In the column “Since You Asked,” Contributing Editor Julie Craves answers readers’ questions about birds and bird behavior. Her column appears in every issue of BirdWatching. Here’s a question from the August 2016 issue:
I enjoyed watching a pair of Belted Kingfishers along the river near my home. The other day, I saw the male vomit. Since I live in an urban area, I am worried it is sick from eating a contaminated fish. — Carrie Gunther, Louisville, Kentucky
Your kingfisher should be just fine. I am sure it was performing a completely normal behavior — regurgitating the remains of food that the bird was unable to digest. Kingfisher pellets are mostly fish bones and scales. The disgorging of bones, hard insect parts, fur, or other indigestible material is more familiar in owls and raptors, but many other birds besides kingfishers produce pellets — fish-eating waterfowl and seabirds, crows and jays, herons, shrikes, even some swallows.
Kingfishers will often cough up pellets from favorite perches. Researchers have dissected the pellets to learn more about the birds’ diets. Curiously, the gastric juices of very young Belted Kingfishers (and perhaps other species) are able to break down fish bones and scales, but as the birds age, they lose this ability.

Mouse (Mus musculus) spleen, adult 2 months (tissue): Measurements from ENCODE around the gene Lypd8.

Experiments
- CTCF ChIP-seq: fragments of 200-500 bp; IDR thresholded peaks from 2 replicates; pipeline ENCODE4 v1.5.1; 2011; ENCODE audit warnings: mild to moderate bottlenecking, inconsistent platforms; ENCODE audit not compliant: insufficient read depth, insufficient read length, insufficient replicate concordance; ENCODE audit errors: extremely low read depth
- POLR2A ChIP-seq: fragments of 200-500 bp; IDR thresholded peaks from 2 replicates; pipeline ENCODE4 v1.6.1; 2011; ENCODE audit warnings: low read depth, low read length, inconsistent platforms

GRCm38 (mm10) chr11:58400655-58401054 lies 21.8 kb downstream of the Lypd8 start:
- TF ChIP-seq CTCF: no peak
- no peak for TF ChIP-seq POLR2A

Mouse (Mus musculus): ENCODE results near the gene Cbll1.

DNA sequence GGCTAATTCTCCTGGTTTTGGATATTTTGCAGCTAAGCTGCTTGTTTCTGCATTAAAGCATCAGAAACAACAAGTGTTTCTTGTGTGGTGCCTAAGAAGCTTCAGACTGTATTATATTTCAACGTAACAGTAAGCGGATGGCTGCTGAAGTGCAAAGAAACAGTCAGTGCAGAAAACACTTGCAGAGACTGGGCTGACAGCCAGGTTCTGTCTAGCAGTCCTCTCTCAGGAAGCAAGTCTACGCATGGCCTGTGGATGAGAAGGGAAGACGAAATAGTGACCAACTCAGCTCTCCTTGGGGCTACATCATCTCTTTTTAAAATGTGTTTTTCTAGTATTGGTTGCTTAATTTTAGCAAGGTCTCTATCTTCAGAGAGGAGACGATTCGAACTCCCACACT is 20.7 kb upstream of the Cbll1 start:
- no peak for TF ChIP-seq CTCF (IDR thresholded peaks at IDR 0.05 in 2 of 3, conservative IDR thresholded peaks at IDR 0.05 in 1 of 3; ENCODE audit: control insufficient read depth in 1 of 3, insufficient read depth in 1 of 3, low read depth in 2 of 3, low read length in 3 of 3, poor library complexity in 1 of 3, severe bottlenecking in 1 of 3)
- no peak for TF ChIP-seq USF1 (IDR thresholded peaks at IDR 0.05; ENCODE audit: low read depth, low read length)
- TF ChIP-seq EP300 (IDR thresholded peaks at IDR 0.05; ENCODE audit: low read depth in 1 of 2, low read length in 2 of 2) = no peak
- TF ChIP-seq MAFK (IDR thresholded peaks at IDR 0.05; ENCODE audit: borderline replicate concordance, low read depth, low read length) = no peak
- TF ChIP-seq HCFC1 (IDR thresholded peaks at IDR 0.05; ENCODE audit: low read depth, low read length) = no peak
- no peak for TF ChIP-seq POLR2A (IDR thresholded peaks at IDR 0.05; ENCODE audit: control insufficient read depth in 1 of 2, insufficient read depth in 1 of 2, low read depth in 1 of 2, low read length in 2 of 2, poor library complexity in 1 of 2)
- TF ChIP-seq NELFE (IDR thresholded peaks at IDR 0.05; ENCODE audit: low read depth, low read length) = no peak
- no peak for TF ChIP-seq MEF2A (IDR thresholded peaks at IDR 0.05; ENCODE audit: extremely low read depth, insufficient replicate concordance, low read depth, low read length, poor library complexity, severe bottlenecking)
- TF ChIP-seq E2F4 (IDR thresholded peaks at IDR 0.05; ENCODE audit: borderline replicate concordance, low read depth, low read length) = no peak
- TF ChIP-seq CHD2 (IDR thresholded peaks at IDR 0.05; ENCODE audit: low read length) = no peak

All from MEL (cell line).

This is not to say that kingfishers are immune to pollutants, especially pesticides and their derivatives, as well as mercury and industrial chemicals. A number of kingfisher species, including Belted Kingfisher, have been found to have detectable levels of toxins in their bodies. — Julie Craves
About Julie Craves
Julie is supervisor of avian research at the Rouge River Bird Observatory at the University of Michigan Dearborn and a research associate at the university’s Environmental Interpretive Center. She writes about her research on the blog Net Results, and she maintains the website Coffee & Conservation, a thorough resource on where coffee comes from and its impact on wild birds.
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